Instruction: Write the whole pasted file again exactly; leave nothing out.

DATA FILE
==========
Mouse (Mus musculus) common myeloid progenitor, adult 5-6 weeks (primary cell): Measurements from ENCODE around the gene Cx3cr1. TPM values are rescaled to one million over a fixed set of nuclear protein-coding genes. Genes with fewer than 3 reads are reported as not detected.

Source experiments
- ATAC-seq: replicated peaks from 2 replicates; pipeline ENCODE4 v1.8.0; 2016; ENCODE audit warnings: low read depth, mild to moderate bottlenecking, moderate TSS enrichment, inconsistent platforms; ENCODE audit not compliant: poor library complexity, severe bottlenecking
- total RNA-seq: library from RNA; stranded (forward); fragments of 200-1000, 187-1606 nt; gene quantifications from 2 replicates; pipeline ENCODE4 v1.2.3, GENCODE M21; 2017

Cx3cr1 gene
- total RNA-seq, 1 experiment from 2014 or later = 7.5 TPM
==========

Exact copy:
Mouse (Mus musculus) common myeloid progenitor, adult 5-6 weeks (primary cell): Measurements from ENCODE around the gene Cx3cr1. TPM values are rescaled to one million over a fixed set of nuclear protein-coding genes. Genes with fewer than 3 reads are reported as not detected.

Source experiments
- ATAC-seq: replicated peaks from 2 replicates; pipeline ENCODE4 v1.8.0; 2016; ENCODE audit warnings: low read depth, mild to moderate bottlenecking, moderate TSS enrichment, inconsistent platforms; ENCODE audit not compliant: poor library complexity, severe bottlenecking
- total RNA-seq: library from RNA; stranded (forward); fragments of 200-1000, 187-1606 nt; gene quantifications from 2 replicates; pipeline ENCODE4 v1.2.3, GENCODE M21; 2017

Cx3cr1 gene
- total RNA-seq, 1 experiment from 2014 or later = 7.5 TPM